After Montaigne, Antoine Compagnon invites us to spend one summer with French philosopher, mathematician, inventor and physicist Blaise Pascal. An entire century bridges these two intelectuals, both, in a sense, founders of modernity and freedom of thought, but their thoughts on many subjects are similar. Pascal, like Montaigne, deals with man, society, the universe, power, faith, suffering, death, play: with everything and nothing. His reflections on fear, uncertainty, worry, habit and the like greatly influenced existentialist philosophy, especially that of Kierkegaard and Heidegger. His Pensées are a shining example of aphoristic essay and have made him one of the foremost Classicist moralists.

In each chapter Compagnon analyses the life and work of the genius that is Pascal, searches for the meaning of his elliptical thoughts and urges us to discover the author of wonder and mercy whose insights help us better understand ourselves.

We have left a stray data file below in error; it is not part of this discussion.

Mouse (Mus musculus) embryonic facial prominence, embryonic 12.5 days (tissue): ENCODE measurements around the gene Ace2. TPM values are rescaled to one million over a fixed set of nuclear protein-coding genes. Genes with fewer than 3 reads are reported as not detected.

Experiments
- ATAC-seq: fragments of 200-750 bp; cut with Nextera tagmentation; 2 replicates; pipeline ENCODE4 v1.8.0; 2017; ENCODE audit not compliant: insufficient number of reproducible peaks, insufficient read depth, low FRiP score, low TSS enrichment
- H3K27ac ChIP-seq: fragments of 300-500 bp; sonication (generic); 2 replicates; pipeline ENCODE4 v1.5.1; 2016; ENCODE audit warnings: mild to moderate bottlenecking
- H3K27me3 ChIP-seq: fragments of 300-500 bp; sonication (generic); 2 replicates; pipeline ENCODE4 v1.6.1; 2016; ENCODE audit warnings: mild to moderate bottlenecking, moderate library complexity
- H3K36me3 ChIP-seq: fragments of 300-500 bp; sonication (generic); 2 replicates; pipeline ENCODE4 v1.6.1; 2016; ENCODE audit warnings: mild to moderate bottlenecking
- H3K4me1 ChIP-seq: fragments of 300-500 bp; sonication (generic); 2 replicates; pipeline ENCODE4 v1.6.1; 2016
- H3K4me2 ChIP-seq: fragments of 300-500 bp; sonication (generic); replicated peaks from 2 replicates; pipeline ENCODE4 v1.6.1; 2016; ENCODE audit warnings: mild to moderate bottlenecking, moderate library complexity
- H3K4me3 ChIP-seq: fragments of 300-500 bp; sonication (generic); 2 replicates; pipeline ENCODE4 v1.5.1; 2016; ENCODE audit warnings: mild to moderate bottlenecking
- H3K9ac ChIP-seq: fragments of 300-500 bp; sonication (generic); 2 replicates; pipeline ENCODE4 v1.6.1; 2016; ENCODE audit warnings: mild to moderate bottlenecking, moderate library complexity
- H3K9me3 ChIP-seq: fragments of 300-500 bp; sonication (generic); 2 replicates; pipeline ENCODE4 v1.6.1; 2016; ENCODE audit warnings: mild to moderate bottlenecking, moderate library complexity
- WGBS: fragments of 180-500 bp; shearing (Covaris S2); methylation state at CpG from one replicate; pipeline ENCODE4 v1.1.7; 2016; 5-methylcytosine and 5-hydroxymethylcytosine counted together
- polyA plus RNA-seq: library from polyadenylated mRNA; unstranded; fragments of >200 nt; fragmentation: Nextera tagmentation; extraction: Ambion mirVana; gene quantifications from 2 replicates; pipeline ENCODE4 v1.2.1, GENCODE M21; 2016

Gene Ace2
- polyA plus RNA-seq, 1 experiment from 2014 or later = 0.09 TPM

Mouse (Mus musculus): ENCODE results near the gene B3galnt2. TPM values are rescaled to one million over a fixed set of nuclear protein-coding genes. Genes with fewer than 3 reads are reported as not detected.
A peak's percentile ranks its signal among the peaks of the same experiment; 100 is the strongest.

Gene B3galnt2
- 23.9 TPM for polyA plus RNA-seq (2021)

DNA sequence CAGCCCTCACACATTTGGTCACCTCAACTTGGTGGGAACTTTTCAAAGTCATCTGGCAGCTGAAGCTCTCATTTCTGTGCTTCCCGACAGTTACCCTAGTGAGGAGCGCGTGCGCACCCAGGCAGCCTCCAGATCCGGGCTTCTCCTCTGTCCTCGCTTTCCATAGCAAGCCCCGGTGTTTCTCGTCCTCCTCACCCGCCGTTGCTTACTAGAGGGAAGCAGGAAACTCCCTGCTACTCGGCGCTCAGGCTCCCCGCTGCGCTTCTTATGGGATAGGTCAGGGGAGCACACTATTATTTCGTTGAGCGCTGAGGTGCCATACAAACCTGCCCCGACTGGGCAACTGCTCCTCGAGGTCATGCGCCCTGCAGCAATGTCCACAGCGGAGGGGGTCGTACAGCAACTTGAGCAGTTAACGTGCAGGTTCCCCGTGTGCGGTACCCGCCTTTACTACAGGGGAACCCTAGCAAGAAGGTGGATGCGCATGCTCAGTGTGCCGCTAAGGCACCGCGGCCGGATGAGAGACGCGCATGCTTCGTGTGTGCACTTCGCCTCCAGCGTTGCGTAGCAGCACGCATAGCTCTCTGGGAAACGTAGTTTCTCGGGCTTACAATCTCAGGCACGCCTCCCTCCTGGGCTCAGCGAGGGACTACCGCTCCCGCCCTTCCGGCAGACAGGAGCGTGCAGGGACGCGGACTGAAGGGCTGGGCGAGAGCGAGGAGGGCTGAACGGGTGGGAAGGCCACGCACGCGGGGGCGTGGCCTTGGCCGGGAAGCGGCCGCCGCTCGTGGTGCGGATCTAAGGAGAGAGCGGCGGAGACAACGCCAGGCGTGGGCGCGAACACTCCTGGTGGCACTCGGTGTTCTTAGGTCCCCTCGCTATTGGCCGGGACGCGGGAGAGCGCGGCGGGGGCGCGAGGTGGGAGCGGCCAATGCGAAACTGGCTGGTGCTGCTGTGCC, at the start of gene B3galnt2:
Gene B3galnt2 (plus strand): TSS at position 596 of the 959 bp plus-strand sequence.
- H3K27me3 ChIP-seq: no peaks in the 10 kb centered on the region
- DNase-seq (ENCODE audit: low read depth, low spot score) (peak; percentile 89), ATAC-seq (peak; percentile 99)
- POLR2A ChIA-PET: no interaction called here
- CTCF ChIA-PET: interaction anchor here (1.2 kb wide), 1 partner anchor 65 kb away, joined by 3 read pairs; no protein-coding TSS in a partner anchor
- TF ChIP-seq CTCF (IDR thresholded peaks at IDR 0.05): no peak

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The ball I ran after and tried to throw as far as possible was precisely this thought. I was playing with Pascal and this game amused me, he helped me survive the days and nights. I’m not ashamed to admit this, it is after all just another paradox, one of Pascal’s literary devices he never skimps on in his reasoning. Precisely that is proof of this profound human truth and the striking topicality of his Pensées. We debated heart and reason to the last breath, not to obscure reality, hide the truth, but because all that Pascal wrote challenged us so that only death may hush us, like an eternal silence.

Antoine Compagnon

  • ISBN: 978-953-369-000-1
  • Cover: paperback
  • Original title: Un été avec Pascal
  • Original language: French
  • Translation: Dubravka Celebrini
  • Dimensions: 110×170 mm
  • Number of pages: 224
  • Year of the edition: 2021